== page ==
By Hillel Aron
By Joseph Tsidulko
By Patrick Range McDonald
By David Futch
By Hillel Aron
By Dennis Romero
By Jill Stewart
By Dennis Romero
Another conundrum that has worsened considerably, perhaps fatally, since the ’60s is that of authentication. In another modern-day complication of double consciousness, blacks devote so much energy to squaring themselves with an authentic black mode -- especially middle-class blacks -- that they find little time and space for individuality. Cobbs says that mode defines being black as “deprived in terms of housing, economics, jobs, money. Black is still the culture of have-nots. If someone has all these things, then they are not black, and they are lost. That‘s very difficult.
”I can’t tell you,“ he goes on, a bit mistily, ”how wonderful it was to hear in a meeting, years ago, ‘Black is beautiful.’ You could hear a pin drop. The ledge that we stood on had been broadened. But once it was broadened, the question was, ‘Well, who’s black enough and who isn‘t?’ Rather than giving us more room, it gave us less room on the ledge. The Washington Post ran a story recently that wondered aloud if the new mayor of D.C. was ‘black’ enough. The very new definition that ‘expanded’ us has actually narrowed us.“
We‘ve all had a hand in the narrowing -- black and white, corporate tiger and street-corner rapscallion alike. Cobbs puts aside the growing vexation for a moment and focuses on me. ”Do you collide with the ledge?“ he asks. ”Do you write about something nonblack, like French cinema, and broaden the ledge? You’ve got to do those things. You‘ve got to follow the beat of your own drummer. You’re grounded in who you are, which means you can go off on as many tributaries as you want and it augments you, it doesn‘t limit you.“
I am starting to feel distinctly charged with something, a mission of renaissance. Cobbs grows more agitated, his eyes brightening behind thick glasses. ”You’re in a process of liberation,“ he says. ”I went through it too, as a psychiatrist. I was seen as too bourgeois, or too militant. All you need to do is be yourself.“
I feel in the middle of a mildly fantastic journey. I‘ve come up north seeking the great and powerful Oz and found instead the man behind the curtain, in a nice cubbyhole of an office, with an air of fatigue and no answers but perhaps with something better, more empowering. He is seeking something in me; I’ve got the deliverance all wrong, and that‘s good. Maybe. Cobbs walks me out into the blinding sun, down the street to a deli, where we sit with coffee, soup, sandwiches. He’s eager to know what‘s going on in L.A., the town where he grew up: Who’s up and coming in leadership? What‘s promise look like?
What can I tell him? What can I give a back? I search my mind, knowing I don’t have to, shrug elaborately. ”There‘s nobody,“ I say. ”Nobody I know of.“
Back to the Couch
I stopped going to the therapist eventually because I couldn’t afford it. I had grown rather used to the confessions, the onion-peeling, even liked the process, my induction into the whole wonderful gestalt of being listened to -- for no reason! It was 180 degrees from not and all the tensions of opposition and authenticity -- at the therapist‘s, I floated on a current that carried me wherever I wished. I could talk about why I overspent on shoes, why I liked solitude so intensely, why I had stuck with a lousy relationship for so long. I found I could very neatly separate these issues from those of race, and I tacitly decided to talk about the former and not the latter. I was hardly aware of this decision, it seemed so natural: Race would upset the balance of this new relationship that was forming comfortably. It was forming, I reasoned somewhere deep within myself, precisely because I wasn’t leading with experiences tied to color. If I invoked blackness I would become something less vulnerable and more belligerent: She wouldn‘t like me anymore, she would regard me less as a person and more as a political malcontent. I was enjoying the luxury of being listened to too much to risk any less listening on her part.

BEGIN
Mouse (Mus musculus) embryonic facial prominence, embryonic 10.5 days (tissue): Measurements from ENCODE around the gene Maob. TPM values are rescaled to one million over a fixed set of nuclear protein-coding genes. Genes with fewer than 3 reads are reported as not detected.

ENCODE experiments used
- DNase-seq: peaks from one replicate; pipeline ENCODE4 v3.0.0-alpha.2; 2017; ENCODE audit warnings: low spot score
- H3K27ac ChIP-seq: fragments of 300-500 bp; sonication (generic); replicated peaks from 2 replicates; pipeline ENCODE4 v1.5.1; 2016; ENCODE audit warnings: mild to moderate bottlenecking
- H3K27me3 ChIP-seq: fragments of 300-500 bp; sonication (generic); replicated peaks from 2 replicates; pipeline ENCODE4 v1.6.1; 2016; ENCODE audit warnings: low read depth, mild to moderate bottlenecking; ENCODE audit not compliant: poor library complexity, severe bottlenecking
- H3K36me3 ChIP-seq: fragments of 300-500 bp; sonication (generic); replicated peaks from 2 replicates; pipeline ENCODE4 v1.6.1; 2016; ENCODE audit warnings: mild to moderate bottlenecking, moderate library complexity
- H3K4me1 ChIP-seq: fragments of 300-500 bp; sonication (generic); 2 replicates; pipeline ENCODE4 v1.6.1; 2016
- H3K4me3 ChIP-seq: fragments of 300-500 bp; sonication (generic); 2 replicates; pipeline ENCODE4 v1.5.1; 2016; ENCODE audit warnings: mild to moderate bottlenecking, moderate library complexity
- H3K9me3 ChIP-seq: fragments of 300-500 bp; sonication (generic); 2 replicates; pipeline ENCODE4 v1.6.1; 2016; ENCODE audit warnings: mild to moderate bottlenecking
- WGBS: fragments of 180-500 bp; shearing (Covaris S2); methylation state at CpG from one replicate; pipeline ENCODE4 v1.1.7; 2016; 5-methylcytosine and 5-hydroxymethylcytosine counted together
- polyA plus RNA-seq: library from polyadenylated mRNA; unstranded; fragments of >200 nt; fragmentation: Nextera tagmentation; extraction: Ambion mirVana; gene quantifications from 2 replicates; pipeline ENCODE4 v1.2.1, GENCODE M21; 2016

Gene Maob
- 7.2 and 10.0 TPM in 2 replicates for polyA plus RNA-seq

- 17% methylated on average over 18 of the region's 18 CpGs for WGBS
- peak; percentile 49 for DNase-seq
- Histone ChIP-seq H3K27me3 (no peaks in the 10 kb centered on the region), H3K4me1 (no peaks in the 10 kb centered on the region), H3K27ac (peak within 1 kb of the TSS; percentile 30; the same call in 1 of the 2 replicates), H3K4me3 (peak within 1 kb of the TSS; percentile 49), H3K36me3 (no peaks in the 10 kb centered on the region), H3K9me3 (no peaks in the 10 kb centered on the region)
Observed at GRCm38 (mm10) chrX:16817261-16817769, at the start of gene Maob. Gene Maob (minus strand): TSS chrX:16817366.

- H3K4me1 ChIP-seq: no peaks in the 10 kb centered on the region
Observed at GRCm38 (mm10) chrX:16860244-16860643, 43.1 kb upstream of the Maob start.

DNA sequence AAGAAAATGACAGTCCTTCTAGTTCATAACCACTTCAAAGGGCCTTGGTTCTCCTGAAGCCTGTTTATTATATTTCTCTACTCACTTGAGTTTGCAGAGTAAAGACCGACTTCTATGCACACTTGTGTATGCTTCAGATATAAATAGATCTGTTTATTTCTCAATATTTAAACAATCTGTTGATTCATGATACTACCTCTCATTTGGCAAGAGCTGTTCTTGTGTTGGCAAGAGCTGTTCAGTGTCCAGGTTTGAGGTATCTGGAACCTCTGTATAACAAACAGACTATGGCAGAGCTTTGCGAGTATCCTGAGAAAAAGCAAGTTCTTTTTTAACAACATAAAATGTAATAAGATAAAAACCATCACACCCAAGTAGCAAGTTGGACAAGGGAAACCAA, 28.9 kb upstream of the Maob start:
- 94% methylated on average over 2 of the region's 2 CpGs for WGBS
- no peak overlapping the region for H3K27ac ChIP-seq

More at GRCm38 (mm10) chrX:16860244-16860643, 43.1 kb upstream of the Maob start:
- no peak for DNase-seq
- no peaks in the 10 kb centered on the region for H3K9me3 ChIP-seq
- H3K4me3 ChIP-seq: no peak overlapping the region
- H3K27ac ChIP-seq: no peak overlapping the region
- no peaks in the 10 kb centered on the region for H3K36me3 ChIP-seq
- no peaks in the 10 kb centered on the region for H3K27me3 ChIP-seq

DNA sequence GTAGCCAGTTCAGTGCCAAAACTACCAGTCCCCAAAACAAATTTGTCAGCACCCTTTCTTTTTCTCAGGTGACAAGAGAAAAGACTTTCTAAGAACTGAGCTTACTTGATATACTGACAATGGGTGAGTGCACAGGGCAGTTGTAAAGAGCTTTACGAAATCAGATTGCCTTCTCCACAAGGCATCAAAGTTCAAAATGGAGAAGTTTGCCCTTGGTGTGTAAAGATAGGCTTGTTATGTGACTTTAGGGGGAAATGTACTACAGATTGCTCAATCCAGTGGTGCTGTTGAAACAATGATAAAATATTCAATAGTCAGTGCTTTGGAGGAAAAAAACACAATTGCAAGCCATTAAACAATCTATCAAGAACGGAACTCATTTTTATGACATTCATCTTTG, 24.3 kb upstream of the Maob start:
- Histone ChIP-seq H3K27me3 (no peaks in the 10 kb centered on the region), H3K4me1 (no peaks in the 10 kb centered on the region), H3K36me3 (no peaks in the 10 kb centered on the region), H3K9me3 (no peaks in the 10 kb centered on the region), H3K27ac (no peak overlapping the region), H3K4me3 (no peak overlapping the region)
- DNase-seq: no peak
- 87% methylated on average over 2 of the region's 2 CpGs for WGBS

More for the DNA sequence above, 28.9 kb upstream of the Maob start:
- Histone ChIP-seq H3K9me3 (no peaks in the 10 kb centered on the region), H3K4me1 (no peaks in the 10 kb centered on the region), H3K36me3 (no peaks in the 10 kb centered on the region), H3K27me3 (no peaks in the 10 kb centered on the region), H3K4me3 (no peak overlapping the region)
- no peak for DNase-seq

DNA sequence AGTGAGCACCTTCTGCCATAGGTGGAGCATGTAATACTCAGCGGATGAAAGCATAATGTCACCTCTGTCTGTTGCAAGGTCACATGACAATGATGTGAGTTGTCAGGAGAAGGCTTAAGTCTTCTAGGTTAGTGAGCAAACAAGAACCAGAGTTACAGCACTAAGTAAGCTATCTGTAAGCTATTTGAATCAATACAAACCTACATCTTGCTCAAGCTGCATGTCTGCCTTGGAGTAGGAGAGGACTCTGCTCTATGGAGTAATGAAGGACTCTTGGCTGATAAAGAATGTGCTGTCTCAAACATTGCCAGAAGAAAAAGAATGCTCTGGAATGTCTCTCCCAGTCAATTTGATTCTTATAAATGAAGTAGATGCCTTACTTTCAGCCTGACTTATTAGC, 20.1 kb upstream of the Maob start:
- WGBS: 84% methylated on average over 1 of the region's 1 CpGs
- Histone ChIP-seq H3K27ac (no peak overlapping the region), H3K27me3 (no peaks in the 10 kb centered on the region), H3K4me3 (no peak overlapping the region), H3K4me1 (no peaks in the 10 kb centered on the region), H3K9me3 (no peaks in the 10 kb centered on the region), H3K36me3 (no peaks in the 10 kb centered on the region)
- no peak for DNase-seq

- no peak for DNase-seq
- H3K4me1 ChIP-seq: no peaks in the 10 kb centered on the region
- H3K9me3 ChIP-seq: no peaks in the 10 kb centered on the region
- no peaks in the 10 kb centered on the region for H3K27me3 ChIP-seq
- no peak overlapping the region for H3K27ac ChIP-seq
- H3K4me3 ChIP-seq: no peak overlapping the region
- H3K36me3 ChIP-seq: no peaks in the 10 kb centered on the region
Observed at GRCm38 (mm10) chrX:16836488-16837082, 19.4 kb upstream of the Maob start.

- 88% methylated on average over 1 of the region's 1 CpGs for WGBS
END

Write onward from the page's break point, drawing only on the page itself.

But that became the problem: Here was a mother confessor, finally, to whom I couldn’t tell all for fear of retribution. And I was withholding perhaps the most important information of all about myself. I might as well have been a serial killer with a great secret of having buried five bodies in four counties. Yet discussing myself as a black person navigating the world -- which is fundamentally what I was, what I am -- felt somehow more foreboding than discussing myself as a failed pianist. My feelings about shoes felt more appropriate for these chaise-longue discussions than my feelings about race and my conflicts between loyalty and displacement, between family and a larger collective. Certainly all these things were making me more subtly crazy than the shoes or the boyfriend, and I felt increasingly guilty that I was holding back with a woman who seemed to want to know everything and would seemingly wait forever to know it. But there it was. I couldn‘t quite integrate myself in her presence and didn’t want her to know, yet worried she would never get to the bottom of me, that she would never surmount what I couldn‘t surmount myself. Therapists are of course there to do what you cannot do yourself, but believe me, she needed my help on this one. And then the situation suspended itself rather abruptly when I ran out of money.